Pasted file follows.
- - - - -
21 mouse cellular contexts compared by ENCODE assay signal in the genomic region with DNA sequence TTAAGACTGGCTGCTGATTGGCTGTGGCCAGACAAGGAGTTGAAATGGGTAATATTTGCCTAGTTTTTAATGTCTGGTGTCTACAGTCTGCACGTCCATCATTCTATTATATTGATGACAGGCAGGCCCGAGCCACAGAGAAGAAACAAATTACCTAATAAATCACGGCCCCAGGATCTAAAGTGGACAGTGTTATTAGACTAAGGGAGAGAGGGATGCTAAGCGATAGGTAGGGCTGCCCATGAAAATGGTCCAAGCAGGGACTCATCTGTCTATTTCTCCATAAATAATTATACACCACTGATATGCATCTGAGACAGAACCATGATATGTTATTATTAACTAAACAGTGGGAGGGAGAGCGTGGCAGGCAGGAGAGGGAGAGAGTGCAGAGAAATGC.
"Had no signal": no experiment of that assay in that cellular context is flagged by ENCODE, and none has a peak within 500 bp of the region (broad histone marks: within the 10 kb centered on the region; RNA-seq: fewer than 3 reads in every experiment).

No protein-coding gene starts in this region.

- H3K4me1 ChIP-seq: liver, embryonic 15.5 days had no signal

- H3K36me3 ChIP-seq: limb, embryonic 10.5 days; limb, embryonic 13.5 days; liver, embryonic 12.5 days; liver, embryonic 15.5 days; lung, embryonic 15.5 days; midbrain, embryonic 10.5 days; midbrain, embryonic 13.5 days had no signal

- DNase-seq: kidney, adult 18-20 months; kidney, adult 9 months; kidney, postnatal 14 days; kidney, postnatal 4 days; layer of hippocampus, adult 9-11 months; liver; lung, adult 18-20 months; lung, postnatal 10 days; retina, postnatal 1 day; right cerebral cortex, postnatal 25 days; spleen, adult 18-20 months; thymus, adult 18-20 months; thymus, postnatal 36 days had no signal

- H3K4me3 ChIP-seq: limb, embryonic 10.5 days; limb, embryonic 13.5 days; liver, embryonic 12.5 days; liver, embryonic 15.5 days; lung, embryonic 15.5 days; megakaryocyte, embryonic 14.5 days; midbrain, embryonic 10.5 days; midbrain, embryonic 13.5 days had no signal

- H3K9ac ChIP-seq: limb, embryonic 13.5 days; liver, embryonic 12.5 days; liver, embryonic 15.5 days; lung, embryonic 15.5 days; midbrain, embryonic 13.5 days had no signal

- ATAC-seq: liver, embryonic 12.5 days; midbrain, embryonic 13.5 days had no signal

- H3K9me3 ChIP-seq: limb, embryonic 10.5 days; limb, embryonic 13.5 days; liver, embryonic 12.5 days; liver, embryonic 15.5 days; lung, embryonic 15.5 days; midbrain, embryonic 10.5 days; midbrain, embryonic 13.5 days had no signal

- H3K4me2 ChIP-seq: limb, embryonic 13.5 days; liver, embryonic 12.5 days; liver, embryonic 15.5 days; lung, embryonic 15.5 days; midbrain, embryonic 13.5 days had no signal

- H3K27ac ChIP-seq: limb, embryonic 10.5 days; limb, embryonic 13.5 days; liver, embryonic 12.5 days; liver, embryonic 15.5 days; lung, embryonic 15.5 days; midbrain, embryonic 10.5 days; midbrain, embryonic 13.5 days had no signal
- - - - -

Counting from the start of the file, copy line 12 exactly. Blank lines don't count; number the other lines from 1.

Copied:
- H3K27ac ChIP-seq: limb, embryonic 10.5 days; limb, embryonic 13.5 days; liver, embryonic 12.5 days; liver, embryonic 15.5 days; lung, embryonic 15.5 days; midbrain, embryonic 10.5 days; midbrain, embryonic 13.5 days had no signal